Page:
By David Ward, AEM Director of Public Affairs

When AEM Senior Vice President of Government and Industry Relations Nick Yaksich announced his retirement earlier this year, it was met with a great degree of gratitude throughout the association and the broader equipment manufacturing industry. Because after 20 years, Yaksich had left a firm footprint across the industry thanks to the many personal relationships and impact he made during his tenure. Countless policies passed under his watch made it easier for the industry to sell more equipment, create more jobs, and help grow the broader U.S. economy. Yaksich also was elected to a number of industry leadership positions, which raised AEM’s profile in the nation’s capital.

So at the same coffee shop where Yaksich interviewed me for my job seven months ago, I interviewed him about everything he experienced in two decades, his plans for retirement, and even about who he envisions to win the next World Series.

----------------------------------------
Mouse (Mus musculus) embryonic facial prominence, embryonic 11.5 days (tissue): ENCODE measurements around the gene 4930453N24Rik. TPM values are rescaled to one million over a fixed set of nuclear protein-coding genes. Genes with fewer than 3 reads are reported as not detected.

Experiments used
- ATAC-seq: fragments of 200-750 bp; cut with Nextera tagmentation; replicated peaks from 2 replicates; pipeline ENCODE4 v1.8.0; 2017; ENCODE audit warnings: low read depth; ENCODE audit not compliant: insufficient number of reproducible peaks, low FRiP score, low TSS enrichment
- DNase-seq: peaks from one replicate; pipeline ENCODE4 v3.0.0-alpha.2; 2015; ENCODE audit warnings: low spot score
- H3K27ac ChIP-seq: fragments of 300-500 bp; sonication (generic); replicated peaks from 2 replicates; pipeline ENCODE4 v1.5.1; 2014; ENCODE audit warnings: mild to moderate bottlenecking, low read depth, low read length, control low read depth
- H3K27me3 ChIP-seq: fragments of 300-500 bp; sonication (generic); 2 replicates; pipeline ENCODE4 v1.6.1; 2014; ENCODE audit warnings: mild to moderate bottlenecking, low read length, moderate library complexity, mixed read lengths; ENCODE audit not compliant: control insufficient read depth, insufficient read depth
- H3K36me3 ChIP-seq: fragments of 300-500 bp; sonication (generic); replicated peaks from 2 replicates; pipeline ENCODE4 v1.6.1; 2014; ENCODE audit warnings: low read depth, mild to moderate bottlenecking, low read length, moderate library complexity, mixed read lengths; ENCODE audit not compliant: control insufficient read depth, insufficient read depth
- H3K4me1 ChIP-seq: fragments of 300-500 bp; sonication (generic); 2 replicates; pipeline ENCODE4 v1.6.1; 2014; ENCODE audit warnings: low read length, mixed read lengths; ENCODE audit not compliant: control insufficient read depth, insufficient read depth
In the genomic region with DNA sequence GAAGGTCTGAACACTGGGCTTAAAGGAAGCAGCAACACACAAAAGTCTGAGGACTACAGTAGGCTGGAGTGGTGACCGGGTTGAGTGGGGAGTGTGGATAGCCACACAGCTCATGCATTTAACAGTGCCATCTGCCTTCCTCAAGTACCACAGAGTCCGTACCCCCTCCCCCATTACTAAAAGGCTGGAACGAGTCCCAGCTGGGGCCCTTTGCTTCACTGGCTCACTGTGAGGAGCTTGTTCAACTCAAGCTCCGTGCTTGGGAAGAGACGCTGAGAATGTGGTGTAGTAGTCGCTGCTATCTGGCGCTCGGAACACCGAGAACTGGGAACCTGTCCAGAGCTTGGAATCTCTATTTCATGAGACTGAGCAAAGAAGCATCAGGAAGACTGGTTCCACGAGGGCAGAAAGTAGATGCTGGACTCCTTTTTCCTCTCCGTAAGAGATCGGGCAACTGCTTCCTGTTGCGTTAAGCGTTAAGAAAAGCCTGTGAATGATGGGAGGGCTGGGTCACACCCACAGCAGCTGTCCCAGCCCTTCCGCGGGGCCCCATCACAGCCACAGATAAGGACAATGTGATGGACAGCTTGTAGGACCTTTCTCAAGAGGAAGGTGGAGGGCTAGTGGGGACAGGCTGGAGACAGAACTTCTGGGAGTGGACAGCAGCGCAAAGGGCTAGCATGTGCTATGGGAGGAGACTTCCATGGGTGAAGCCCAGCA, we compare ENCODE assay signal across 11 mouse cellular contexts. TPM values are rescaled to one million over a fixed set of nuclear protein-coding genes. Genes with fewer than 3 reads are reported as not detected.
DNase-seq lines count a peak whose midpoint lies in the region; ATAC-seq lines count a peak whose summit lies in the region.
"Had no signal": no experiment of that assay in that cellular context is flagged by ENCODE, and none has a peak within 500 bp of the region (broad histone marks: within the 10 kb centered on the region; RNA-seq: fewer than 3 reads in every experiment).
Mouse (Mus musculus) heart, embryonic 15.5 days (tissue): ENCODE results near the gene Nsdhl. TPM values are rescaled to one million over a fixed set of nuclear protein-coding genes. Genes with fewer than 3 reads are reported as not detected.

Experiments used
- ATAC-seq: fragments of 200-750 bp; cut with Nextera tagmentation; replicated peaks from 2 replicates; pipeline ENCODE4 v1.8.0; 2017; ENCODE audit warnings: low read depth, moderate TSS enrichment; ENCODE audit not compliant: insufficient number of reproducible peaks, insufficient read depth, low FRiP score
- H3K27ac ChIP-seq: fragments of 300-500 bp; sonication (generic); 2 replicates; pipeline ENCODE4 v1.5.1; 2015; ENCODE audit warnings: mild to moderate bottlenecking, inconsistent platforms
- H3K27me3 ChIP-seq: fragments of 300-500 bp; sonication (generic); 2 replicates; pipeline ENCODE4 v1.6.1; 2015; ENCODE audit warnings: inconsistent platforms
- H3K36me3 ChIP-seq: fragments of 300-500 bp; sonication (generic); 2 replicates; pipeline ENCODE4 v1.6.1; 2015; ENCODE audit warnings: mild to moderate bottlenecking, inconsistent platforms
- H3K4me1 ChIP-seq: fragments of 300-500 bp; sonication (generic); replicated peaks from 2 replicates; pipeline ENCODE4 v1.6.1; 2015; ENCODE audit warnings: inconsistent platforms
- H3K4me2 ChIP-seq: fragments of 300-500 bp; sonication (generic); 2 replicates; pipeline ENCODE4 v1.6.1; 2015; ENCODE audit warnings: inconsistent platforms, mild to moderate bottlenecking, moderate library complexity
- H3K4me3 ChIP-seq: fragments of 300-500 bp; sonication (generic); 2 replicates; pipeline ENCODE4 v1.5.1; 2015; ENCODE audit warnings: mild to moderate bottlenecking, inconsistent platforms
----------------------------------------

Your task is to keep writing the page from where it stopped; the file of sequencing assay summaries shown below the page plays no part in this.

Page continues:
Here are his answers to a few of the questions I asked:

Q: What’s the biggest lesson you learned after 20 years with AEM?

Yaksich: When I first started in the industry, the internet was just starting. Everyone was talking about how the internet was going to change everything. The lesson I learned over 20 years is the equipment business is still about the people. It’s a people business. People want to buy from people they like, people they trust, and I think from an AEM perspective, too, our strength is from people being engaged in our grassroots efforts, our political efforts, and in our programs.

Q: What are you biggest hopes for AEM and the industry?